You’re still young. But you may no longer be able to lose two pounds just by foregoing a couple of beers on a Friday night. And, though you feel good most of the time, you’re starting to notice an occasional ache and pain—something you never felt as a teenager. Here are some easy ways to keep fit and healthy during these important years.
Think outside the (pizza) box. “This may be the first time you can’t rely on your mom or a dorm for food,” says Barrie Wolfe, MS, RD, a registered dietitian/nutritionist in Chappaqua. “Stay away from chips, fast food, and late-night pizza.” Instead, choose lean protein like grilled chicken, fish, and egg whites; healthy fats like avocado, nuts, and olive oil; fruits and veggies; and whole grains.
Go light on the booze. “Now is a good time to choose light beer or wine,” instead of caloric cocktails, says Wolfe. “And limit the amount of drinks overall.”
Gird your bones. “Your 20s are your last chance to build bone-density levels,” says Wolfe. “So it’s important to get calcium and Vitamin D from cottage cheese and yogurt, calcium-fortified orange juice, or kale.” Keep bones strong with a combination of weight-bearing exercise (jump rope, dancing, running, or hiking) and weight-training.
Get moving. “A runner’s high doesn’t have to be from running,” says Bobbi Ornstein, PT, of Mount Kisco Medical Group. “It just has to be something you enjoy, to balance out those hours of sitting at your desk. Even a power walk at lunch keeps you healthy.”
Pump your iron. Women in this age group tend to lose iron while menstruating, so Wolfe recommends poultry, beans, spinach, and lean beef to avoid feeling weak and fatigued. Insider tip: Vitamin C enhances iron absorption, so chase those dishes with fruit.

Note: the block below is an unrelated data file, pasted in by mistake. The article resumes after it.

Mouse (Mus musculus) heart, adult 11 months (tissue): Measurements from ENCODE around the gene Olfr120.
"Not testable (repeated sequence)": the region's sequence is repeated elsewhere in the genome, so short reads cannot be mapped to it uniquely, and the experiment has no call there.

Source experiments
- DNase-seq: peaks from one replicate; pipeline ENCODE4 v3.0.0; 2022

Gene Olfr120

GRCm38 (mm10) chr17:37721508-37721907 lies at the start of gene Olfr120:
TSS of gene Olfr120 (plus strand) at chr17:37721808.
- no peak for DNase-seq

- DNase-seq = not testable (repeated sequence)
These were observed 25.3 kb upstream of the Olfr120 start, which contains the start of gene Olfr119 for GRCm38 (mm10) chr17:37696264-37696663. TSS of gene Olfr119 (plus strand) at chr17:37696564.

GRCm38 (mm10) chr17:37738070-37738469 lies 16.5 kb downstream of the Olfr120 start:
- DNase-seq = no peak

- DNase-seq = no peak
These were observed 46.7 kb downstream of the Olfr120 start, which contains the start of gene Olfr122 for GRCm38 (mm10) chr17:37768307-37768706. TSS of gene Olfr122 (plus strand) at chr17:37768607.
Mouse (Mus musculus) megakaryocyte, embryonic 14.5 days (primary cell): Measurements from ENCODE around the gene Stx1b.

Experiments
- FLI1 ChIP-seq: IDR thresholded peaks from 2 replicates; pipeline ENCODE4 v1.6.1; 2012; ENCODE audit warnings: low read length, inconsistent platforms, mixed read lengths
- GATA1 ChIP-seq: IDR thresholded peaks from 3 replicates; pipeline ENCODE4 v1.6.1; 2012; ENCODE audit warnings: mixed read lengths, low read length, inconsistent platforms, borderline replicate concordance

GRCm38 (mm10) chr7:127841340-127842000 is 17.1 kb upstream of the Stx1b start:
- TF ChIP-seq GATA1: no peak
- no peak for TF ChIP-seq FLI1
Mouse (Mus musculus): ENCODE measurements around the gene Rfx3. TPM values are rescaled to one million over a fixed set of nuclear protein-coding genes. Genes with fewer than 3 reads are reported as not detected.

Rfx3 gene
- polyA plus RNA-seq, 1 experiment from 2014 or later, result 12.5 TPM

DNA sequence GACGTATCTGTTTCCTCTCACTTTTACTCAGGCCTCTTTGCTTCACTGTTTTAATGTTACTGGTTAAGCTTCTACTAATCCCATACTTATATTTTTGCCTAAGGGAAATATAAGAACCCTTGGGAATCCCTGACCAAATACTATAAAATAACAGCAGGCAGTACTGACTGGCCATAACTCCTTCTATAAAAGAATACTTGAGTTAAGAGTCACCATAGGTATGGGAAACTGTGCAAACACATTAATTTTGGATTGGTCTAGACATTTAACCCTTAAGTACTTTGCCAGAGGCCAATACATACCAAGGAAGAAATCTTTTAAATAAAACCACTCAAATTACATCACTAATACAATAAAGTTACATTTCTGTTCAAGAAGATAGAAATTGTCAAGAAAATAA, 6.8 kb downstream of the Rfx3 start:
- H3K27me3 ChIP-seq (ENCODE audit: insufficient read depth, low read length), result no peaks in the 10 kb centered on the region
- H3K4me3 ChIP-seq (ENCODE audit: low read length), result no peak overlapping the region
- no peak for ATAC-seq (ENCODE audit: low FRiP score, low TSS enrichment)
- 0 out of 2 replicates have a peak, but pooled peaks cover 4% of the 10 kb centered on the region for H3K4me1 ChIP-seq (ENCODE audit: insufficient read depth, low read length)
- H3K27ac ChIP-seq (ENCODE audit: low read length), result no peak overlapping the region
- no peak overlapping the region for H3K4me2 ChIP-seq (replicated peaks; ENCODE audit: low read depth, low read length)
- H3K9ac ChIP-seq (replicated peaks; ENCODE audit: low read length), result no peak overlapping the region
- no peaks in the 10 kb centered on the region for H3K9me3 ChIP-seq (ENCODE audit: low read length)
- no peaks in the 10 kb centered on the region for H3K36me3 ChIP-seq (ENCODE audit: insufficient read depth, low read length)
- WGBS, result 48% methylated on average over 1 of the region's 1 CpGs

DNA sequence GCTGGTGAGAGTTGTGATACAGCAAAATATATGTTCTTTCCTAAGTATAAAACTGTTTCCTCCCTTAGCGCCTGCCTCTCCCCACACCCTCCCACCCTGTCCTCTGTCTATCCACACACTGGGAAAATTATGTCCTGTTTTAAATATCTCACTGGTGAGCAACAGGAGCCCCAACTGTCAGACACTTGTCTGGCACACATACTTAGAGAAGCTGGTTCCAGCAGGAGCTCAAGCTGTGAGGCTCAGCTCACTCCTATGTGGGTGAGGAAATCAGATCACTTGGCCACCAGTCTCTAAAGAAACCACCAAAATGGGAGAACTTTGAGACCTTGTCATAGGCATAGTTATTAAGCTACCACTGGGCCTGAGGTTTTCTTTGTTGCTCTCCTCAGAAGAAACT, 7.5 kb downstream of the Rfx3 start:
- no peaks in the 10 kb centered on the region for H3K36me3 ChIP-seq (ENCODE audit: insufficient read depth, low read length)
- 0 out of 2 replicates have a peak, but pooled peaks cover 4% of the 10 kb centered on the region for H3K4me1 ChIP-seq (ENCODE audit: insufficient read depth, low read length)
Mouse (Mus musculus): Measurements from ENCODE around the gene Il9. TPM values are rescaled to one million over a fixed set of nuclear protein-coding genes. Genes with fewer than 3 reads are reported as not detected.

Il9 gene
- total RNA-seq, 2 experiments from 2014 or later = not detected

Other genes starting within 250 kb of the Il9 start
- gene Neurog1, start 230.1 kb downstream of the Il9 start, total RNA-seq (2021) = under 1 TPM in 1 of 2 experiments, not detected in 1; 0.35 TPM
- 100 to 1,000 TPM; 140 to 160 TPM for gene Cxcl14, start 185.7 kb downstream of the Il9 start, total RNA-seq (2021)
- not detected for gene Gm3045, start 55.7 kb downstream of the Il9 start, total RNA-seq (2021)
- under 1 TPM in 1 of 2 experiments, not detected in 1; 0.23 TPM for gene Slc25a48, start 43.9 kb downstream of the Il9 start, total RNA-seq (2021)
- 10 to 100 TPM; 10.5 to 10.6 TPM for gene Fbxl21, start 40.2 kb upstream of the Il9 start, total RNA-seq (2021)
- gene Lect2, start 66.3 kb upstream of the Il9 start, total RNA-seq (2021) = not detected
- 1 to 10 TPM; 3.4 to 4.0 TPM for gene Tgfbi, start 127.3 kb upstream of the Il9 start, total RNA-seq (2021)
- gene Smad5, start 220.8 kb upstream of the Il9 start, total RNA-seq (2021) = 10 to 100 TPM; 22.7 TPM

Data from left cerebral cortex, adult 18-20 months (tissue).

Increase folic acid. Not only can it help prevent birth defects for women planning to conceive, it’s linked to lower rates of heart disease for men and women. Find it in leafy greens (spinach, broccoli), oranges, and beans.
Boost with B. Young kids, stressful jobs, and endless laundry can drain your energy. To restore it, Wolfe recommends the B vitamins found in whole grains, fortified cereals, beans, fish, kale, and eggs.
Schedule sleep. Trade that extra hour of TV for a bonus hour of snoozing—it’s better for your mood and health. To get your body on board, pair a consistent wake-up time with sunlight or a light box.
For women only:
Cervical cancer screening Regular, reliable screenings make this one of the easiest cancers to treat and prevent. Corinne Menn, DO, a Chappaqua gynecologist, recommends a Pap test every three years that collects cervical cells to look for pre-cancer. An additional HPV test screens for the human papilloma virus, which causes these changes, and for which there is a vaccine.
For women and men:
STD testing. “I recommend HIV testing for all sexually active women and men,” says Dr. Menn. “Women should be offered gonorrhea and chlamydia testing yearly, or after unprotected intercourse with a new partner.”
Screening for Hepatitis B. immunity If not immune, men and women should receive the vaccine.
Cardiovascular Risk Assessment. Based on blood pressure, cholesterol profile, weight, height, and BMI. Heart disease is the nation’s leading cause of death, so assess risk every three to five years.
Depression screening via the Patient Health Questionnaire 2 (PHQ-2) Two simple questions that “will save lives,” says Richard Catanzaro, MD, director of the Department of Psychiatry at Northern Westchester Hospital. “The PHQ-2 is above 80-percent sensitive. Depression is one of the primary risk factors for suicide, the second highest cause of death in the US for those in their 20s and 30s.” A positive screen can lead to treatment.